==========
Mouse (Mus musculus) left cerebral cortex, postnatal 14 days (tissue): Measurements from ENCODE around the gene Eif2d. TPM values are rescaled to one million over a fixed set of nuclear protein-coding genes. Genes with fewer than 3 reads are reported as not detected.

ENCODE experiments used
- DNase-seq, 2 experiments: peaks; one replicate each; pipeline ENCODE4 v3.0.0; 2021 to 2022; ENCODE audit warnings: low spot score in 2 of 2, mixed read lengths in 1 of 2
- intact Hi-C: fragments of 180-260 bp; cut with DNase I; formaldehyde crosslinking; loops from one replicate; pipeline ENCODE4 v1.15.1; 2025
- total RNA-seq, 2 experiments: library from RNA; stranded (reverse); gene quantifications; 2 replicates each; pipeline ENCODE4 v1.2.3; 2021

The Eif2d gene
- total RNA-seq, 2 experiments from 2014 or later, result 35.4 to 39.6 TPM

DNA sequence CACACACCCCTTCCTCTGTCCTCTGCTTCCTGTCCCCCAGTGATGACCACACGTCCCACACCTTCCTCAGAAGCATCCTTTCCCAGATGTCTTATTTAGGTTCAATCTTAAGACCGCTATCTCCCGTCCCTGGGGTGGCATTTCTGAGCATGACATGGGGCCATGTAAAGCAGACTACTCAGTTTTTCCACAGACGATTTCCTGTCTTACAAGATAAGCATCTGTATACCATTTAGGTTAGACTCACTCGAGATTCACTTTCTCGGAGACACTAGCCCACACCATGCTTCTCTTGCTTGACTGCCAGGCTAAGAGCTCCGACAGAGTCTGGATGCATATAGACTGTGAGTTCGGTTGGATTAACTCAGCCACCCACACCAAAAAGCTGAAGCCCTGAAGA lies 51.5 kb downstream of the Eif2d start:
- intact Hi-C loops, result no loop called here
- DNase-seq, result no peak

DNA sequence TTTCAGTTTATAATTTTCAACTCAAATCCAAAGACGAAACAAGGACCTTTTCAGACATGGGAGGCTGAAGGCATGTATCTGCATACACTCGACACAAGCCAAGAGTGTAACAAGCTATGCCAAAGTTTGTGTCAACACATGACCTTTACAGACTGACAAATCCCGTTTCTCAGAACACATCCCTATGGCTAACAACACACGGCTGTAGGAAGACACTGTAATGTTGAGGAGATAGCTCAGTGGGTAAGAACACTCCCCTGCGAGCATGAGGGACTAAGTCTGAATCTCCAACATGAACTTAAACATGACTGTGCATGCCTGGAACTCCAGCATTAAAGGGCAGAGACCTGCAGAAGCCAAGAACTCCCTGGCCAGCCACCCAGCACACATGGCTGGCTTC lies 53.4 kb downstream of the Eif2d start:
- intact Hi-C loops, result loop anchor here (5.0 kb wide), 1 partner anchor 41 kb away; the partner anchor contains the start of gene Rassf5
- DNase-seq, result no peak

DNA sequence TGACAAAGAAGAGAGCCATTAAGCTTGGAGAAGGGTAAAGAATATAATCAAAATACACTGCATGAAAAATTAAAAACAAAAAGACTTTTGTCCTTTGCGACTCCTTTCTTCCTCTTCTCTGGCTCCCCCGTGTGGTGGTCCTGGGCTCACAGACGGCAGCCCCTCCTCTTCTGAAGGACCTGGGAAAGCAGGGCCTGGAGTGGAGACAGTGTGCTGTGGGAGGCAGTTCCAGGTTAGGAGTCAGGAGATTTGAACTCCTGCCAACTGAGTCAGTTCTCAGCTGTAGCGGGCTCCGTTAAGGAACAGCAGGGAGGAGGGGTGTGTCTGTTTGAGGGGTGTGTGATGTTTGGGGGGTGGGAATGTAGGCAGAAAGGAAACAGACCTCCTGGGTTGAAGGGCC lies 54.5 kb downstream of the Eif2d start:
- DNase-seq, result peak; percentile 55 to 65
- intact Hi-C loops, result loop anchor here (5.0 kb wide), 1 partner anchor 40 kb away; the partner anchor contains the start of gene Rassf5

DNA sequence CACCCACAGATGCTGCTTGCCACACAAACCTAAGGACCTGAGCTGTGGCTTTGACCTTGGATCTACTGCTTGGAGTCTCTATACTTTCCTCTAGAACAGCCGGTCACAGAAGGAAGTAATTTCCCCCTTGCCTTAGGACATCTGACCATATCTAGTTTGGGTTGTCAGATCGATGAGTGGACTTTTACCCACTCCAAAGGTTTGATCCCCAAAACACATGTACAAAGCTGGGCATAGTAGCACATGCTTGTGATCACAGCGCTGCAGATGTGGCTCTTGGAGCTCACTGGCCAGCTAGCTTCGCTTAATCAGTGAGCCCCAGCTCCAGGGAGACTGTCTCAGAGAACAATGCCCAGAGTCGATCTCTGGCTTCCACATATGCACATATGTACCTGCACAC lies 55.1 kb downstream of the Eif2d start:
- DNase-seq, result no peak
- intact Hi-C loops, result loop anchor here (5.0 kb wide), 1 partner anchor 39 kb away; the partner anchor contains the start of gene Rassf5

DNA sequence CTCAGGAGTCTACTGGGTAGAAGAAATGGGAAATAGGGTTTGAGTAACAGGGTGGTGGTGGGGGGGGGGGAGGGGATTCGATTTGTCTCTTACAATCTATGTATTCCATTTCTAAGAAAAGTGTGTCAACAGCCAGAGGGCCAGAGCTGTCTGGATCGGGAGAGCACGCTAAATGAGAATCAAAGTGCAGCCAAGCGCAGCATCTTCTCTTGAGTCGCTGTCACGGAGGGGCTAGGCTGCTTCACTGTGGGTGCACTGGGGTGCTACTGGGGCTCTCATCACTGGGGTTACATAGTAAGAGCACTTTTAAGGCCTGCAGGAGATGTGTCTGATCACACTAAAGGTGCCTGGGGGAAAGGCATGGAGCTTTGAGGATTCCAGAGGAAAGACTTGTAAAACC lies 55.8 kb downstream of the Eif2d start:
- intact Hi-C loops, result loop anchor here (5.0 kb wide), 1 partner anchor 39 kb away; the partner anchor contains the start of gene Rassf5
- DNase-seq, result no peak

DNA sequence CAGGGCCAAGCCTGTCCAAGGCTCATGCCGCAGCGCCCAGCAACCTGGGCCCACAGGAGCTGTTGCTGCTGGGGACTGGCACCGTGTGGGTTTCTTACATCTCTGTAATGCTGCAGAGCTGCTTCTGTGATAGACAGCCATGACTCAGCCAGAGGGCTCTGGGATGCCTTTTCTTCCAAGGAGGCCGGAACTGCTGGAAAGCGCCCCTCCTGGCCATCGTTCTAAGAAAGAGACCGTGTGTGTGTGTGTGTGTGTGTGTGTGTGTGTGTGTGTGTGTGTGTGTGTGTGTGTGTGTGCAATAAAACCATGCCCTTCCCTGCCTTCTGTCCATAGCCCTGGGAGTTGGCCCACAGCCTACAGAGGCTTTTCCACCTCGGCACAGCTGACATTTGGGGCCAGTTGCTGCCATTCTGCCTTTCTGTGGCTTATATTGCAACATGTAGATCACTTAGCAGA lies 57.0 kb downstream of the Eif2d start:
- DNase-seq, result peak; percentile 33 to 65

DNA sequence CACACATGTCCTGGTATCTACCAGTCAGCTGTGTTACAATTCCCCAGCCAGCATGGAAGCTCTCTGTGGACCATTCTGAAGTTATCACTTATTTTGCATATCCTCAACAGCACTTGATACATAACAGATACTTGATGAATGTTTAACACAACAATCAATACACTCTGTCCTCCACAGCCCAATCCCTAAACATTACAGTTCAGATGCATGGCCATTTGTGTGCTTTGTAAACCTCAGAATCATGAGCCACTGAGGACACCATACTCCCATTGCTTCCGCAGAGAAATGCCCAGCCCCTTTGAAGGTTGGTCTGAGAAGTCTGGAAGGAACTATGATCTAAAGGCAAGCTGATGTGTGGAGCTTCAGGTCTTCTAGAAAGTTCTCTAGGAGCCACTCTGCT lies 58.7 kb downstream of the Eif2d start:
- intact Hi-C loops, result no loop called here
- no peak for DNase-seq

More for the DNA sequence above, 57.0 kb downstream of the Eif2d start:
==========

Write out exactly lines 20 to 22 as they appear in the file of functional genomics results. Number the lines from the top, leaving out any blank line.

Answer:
DNA sequence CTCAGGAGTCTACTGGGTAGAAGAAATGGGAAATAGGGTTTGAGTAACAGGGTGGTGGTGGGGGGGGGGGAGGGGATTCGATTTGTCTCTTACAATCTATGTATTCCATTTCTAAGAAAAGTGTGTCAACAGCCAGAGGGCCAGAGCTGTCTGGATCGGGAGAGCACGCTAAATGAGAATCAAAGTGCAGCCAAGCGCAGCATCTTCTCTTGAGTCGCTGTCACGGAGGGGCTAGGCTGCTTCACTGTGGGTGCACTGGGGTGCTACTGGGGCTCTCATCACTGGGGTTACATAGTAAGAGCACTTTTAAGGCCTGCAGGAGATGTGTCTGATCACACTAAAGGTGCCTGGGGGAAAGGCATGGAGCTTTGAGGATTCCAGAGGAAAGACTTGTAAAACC lies 55.8 kb downstream of the Eif2d start:
- intact Hi-C loops, result loop anchor here (5.0 kb wide), 1 partner anchor 39 kb away; the partner anchor contains the start of gene Rassf5
- DNase-seq, result no peak